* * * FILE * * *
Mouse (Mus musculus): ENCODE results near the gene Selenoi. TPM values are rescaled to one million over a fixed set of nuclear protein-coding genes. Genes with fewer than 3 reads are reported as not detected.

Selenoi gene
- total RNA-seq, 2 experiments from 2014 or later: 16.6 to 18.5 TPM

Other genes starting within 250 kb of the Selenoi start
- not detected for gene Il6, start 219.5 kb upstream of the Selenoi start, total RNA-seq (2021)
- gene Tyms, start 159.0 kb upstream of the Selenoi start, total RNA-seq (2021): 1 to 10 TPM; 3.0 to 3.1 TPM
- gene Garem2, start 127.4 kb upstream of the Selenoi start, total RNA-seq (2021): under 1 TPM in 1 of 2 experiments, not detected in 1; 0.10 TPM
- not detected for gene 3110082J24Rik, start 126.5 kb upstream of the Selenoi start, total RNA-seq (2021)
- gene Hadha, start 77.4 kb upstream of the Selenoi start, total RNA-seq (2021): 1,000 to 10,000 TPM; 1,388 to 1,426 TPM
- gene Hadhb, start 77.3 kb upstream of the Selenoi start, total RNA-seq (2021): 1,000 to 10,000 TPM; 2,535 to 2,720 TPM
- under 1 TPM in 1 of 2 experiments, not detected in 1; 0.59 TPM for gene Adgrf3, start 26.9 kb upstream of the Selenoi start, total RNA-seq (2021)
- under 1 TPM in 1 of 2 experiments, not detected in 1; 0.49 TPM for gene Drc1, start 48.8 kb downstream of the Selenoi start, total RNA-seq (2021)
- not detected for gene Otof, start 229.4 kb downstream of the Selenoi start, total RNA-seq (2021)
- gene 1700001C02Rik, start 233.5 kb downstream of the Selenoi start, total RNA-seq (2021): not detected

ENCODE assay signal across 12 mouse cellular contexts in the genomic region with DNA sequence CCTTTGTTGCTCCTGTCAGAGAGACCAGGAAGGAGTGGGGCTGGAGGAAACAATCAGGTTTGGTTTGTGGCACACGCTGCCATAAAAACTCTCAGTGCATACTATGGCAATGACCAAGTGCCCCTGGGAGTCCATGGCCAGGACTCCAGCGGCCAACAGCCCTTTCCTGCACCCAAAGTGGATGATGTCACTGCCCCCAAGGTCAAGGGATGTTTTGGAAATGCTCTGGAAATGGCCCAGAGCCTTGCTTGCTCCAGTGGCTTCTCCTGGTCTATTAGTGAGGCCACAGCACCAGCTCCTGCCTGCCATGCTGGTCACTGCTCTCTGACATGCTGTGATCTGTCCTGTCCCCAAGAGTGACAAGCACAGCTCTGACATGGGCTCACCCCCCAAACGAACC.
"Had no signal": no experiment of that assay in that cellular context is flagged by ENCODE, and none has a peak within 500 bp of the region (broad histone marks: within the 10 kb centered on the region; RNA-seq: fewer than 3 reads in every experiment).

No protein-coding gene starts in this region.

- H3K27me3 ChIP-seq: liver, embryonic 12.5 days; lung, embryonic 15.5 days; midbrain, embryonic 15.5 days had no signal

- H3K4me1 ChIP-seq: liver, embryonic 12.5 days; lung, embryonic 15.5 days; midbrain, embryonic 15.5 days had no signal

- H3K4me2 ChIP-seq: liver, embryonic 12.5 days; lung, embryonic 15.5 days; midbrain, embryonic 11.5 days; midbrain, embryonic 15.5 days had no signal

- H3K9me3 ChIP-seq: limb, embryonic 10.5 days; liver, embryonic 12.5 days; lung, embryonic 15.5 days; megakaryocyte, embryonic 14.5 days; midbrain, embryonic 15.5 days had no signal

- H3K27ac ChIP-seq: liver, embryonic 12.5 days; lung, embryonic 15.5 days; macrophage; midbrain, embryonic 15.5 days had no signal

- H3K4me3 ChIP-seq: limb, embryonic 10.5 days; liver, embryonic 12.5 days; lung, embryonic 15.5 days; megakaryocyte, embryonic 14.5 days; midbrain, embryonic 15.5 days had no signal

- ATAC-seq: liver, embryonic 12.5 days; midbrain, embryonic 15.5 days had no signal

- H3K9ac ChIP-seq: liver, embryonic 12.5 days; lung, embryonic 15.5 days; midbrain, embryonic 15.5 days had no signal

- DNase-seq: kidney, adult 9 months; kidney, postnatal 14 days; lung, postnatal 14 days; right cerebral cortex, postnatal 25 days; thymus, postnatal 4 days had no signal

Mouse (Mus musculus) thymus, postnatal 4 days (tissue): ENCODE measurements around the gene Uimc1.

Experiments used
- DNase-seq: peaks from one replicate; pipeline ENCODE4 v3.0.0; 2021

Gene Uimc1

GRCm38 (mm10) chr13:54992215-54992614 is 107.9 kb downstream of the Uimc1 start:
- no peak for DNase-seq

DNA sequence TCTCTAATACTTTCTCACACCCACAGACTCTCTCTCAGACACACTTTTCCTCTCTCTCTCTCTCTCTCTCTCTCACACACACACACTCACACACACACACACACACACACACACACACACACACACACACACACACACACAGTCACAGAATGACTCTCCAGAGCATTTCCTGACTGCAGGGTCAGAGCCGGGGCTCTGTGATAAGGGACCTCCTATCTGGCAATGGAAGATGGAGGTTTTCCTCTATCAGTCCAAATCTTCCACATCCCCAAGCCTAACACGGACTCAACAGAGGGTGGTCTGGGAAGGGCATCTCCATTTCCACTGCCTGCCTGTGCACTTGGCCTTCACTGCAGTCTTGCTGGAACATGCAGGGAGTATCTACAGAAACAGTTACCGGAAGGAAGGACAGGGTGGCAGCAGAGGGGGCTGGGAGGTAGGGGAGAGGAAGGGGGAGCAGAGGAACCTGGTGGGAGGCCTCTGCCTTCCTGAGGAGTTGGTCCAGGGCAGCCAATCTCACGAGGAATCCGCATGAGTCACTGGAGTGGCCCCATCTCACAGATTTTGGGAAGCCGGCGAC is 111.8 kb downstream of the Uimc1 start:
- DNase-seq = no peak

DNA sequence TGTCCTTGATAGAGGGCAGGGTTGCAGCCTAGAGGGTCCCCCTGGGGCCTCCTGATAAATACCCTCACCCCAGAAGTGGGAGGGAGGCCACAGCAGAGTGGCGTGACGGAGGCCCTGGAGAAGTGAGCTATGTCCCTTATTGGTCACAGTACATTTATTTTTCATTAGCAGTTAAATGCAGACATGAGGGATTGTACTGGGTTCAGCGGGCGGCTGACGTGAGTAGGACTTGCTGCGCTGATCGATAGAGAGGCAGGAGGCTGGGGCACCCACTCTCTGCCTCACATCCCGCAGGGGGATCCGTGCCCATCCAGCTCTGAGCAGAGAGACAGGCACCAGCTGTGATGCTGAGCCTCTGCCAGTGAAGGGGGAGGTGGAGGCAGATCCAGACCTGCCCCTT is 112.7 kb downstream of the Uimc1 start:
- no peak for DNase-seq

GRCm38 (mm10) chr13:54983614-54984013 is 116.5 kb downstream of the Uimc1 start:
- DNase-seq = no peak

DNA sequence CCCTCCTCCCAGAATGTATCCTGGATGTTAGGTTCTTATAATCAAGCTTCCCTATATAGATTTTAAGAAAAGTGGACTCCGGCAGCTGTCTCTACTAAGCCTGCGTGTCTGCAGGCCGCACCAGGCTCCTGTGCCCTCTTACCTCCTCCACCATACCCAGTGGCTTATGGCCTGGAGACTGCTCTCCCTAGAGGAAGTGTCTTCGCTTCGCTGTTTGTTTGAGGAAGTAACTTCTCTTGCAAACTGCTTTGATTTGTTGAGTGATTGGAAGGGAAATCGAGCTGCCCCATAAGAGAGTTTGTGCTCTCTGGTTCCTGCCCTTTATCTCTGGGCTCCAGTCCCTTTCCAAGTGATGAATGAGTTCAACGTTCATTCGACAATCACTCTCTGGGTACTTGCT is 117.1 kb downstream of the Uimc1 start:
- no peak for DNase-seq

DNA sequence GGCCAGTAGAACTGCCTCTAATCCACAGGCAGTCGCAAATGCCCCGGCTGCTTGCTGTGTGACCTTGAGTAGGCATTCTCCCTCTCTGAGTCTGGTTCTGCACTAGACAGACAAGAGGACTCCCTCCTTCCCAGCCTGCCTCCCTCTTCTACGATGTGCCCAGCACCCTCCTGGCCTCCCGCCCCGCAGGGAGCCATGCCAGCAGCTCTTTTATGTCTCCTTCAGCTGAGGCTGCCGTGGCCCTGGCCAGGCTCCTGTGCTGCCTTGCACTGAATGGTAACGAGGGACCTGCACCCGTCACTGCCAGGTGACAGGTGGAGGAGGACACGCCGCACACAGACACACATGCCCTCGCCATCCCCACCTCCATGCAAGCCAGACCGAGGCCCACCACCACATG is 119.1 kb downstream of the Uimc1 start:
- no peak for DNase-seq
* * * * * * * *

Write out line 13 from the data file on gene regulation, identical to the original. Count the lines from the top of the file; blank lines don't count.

- not detected for gene Otof, start 229.4 kb downstream of the Selenoi start, total RNA-seq (2021)